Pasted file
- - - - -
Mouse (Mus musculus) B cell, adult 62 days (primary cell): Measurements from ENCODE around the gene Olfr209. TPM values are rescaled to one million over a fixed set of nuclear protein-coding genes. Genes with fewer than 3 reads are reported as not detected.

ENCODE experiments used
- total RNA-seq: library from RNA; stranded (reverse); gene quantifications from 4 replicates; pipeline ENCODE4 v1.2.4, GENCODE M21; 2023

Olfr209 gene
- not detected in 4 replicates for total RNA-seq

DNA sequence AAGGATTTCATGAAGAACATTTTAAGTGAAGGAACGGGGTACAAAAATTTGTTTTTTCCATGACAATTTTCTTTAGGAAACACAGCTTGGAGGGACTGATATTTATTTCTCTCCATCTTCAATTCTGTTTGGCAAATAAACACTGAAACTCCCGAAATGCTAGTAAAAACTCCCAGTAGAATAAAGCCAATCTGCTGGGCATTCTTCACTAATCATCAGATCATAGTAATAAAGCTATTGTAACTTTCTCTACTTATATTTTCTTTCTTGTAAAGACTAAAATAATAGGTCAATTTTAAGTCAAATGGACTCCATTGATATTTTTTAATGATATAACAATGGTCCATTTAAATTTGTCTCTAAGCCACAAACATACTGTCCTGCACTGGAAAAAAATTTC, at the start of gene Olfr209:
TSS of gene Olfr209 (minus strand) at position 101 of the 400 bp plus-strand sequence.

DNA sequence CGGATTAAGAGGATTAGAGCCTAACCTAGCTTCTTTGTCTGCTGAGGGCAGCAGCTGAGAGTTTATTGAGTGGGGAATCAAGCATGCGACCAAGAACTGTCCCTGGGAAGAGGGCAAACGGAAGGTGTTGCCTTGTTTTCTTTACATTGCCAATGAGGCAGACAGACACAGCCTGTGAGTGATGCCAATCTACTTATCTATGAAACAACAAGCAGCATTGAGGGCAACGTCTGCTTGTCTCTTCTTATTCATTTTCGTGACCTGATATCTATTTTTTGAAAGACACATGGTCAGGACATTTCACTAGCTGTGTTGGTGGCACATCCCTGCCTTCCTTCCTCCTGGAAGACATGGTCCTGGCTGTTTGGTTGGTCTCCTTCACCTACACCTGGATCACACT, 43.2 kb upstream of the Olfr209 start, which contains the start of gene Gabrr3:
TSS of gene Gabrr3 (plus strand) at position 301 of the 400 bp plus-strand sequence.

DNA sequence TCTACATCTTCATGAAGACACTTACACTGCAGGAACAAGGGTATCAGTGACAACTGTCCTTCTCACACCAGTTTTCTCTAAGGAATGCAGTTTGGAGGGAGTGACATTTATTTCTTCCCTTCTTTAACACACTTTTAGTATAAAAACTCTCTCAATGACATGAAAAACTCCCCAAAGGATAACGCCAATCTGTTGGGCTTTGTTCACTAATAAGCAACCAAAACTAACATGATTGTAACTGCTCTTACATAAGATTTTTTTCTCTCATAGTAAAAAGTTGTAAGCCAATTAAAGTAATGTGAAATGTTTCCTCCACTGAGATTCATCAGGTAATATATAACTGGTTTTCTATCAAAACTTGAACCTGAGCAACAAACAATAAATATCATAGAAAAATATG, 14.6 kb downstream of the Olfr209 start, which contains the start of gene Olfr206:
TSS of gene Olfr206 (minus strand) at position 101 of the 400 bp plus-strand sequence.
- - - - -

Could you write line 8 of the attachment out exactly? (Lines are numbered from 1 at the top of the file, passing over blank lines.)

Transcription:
DNA sequence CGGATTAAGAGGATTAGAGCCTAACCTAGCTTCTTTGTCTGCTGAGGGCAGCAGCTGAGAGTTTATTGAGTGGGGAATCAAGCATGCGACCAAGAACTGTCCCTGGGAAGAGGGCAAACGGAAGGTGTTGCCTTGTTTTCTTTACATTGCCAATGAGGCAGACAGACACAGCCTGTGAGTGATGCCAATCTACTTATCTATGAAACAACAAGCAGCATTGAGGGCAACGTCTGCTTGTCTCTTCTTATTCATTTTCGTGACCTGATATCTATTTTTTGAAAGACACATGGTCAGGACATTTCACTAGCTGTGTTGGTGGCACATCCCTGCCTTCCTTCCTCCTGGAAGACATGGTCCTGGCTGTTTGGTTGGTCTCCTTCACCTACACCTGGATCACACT, 43.2 kb upstream of the Olfr209 start, which contains the start of gene Gabrr3: